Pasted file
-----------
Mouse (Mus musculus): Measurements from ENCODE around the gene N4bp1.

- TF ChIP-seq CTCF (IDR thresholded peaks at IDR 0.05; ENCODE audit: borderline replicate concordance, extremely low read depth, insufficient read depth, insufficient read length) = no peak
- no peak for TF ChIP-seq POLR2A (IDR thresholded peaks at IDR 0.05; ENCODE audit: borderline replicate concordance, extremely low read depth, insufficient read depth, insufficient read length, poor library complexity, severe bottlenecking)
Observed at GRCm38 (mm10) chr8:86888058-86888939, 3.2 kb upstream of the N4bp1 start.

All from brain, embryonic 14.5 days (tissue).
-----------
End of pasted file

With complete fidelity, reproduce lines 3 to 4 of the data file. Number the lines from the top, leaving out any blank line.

- no peak for TF ChIP-seq POLR2A (IDR thresholded peaks at IDR 0.05; ENCODE audit: borderline replicate concordance, extremely low read depth, insufficient read depth, insufficient read length, poor library complexity, severe bottlenecking)
Observed at GRCm38 (mm10) chr8:86888058-86888939, 3.2 kb upstream of the N4bp1 start.